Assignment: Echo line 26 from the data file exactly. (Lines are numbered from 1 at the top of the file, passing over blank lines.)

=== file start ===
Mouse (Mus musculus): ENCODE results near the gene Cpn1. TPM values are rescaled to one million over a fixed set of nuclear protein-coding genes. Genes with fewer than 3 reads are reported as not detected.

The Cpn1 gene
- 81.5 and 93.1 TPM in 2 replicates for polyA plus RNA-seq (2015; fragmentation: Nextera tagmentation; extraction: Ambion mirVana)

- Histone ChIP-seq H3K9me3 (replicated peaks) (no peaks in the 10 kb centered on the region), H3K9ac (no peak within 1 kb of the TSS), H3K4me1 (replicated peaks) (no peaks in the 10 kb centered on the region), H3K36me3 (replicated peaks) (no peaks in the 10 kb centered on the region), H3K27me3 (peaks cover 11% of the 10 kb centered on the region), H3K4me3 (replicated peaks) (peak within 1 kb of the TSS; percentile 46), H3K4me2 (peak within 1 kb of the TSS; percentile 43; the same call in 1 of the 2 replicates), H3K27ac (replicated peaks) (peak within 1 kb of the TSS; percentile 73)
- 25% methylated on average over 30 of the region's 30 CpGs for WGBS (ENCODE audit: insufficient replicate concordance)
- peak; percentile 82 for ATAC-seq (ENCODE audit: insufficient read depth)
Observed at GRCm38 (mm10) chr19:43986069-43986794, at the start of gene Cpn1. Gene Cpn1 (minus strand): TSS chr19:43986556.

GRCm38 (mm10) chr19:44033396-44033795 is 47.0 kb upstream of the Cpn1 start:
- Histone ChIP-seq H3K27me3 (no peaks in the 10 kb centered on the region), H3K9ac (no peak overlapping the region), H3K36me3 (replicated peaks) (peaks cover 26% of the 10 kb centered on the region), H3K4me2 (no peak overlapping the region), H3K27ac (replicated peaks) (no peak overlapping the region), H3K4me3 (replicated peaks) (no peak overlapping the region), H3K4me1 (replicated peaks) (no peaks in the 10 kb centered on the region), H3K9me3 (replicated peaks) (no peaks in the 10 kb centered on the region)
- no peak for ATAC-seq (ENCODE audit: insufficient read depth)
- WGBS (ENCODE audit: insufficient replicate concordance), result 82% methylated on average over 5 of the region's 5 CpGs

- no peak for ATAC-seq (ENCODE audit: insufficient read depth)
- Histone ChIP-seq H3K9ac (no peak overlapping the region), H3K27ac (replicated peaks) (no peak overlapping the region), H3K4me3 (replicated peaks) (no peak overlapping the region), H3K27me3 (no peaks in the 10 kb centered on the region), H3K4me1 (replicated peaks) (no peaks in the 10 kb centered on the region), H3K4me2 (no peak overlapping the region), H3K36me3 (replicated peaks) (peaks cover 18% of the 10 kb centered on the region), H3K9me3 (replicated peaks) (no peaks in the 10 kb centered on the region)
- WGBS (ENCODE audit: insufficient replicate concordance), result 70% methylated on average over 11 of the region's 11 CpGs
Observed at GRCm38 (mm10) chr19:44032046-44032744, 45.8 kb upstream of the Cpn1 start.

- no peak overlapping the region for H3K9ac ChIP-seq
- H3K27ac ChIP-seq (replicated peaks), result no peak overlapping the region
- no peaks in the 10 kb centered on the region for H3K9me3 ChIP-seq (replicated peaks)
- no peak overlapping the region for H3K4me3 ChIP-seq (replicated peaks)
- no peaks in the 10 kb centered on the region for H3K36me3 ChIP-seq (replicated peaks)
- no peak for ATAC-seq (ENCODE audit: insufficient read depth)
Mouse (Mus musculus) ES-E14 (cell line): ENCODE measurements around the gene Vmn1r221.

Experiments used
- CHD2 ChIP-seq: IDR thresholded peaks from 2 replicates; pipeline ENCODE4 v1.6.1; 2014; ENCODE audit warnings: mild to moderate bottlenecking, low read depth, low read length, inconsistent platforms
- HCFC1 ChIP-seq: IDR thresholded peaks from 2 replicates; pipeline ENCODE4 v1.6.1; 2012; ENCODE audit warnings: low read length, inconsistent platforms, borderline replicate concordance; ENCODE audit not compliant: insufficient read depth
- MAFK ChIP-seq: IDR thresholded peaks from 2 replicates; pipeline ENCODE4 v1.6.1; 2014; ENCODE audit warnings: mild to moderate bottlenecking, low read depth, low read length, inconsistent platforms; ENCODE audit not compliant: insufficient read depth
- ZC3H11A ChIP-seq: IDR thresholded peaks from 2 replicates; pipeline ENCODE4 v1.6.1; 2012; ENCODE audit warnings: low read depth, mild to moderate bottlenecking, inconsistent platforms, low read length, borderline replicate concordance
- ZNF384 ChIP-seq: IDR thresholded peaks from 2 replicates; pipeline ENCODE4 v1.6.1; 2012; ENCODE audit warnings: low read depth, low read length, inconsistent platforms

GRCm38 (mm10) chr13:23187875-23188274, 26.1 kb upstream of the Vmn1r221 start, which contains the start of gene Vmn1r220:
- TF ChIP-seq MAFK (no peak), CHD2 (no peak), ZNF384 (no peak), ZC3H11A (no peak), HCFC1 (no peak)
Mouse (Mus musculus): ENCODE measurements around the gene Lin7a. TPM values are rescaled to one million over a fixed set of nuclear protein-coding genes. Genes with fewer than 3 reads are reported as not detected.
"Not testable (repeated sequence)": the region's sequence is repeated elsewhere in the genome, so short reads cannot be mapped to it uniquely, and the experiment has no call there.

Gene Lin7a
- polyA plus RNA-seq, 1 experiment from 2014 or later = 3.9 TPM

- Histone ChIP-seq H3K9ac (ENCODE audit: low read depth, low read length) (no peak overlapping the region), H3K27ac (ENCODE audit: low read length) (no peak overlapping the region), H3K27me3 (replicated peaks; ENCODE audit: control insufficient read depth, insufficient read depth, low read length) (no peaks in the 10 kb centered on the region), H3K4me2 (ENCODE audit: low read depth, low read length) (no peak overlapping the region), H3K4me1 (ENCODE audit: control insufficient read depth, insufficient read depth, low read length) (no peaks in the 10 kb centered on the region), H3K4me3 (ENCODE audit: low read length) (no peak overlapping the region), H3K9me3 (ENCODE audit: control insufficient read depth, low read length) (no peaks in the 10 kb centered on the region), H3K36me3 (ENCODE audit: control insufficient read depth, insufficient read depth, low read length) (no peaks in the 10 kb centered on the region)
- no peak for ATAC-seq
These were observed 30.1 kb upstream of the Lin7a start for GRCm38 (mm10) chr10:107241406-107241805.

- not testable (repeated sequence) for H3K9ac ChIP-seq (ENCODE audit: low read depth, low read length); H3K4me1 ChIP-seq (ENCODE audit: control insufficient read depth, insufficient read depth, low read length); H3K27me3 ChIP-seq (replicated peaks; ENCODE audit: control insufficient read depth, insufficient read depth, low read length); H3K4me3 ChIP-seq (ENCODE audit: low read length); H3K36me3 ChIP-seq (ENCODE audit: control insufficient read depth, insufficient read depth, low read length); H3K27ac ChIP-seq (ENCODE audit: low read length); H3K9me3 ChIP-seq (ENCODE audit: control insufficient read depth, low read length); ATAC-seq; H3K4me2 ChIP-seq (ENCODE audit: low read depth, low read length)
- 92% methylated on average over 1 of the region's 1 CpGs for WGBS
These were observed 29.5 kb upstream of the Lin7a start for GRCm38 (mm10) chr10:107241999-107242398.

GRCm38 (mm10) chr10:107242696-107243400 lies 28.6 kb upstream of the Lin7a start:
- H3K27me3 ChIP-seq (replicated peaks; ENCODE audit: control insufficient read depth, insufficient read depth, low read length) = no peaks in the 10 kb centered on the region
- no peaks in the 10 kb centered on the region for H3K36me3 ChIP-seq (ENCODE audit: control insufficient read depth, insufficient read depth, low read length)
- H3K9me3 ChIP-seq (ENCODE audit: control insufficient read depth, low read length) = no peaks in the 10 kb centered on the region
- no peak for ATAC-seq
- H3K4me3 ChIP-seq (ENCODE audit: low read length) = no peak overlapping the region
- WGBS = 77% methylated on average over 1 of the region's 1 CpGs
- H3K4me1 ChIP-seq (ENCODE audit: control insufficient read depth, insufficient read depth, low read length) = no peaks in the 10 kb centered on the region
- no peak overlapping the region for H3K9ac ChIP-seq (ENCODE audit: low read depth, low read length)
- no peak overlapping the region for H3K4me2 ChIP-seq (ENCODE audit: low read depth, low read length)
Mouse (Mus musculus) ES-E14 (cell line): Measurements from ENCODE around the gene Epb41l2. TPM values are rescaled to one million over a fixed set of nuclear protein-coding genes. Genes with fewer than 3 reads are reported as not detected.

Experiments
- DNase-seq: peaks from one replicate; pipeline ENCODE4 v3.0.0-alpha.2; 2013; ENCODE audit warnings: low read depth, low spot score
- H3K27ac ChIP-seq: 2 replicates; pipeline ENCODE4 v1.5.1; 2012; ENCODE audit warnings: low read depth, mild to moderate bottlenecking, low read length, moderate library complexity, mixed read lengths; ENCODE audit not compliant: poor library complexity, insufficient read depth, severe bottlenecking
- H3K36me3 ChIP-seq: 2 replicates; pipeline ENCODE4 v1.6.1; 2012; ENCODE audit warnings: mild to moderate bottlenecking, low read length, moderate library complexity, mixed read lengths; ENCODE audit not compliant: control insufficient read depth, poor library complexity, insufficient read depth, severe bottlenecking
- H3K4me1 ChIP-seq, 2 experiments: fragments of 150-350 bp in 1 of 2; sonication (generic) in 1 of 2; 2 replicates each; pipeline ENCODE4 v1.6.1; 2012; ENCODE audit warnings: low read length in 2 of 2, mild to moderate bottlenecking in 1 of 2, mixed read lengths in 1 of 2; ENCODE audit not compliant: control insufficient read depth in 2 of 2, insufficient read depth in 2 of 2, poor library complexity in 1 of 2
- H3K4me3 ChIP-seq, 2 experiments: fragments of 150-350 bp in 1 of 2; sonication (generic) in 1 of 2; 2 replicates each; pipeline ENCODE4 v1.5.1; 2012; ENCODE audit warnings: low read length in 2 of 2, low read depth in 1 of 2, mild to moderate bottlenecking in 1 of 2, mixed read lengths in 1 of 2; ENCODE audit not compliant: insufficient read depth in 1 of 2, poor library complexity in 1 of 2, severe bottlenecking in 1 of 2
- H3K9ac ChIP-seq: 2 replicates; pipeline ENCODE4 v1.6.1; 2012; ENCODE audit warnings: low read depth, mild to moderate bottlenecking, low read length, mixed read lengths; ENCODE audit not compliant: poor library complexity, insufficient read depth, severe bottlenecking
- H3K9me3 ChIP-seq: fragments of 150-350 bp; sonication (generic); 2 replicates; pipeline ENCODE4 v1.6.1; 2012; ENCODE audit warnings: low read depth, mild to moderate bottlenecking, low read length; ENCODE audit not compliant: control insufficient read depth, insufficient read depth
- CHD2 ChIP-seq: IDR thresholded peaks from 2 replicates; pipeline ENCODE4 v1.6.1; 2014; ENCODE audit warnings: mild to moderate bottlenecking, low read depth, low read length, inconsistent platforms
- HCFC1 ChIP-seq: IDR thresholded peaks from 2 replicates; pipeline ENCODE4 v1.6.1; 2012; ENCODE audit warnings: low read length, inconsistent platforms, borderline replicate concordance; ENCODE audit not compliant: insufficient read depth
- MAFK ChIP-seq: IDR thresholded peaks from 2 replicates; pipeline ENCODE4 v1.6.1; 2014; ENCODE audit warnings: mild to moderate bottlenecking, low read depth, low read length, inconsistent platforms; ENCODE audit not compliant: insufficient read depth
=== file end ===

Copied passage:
- MAFK ChIP-seq: IDR thresholded peaks from 2 replicates; pipeline ENCODE4 v1.6.1; 2014; ENCODE audit warnings: mild to moderate bottlenecking, low read depth, low read length, inconsistent platforms; ENCODE audit not compliant: insufficient read depth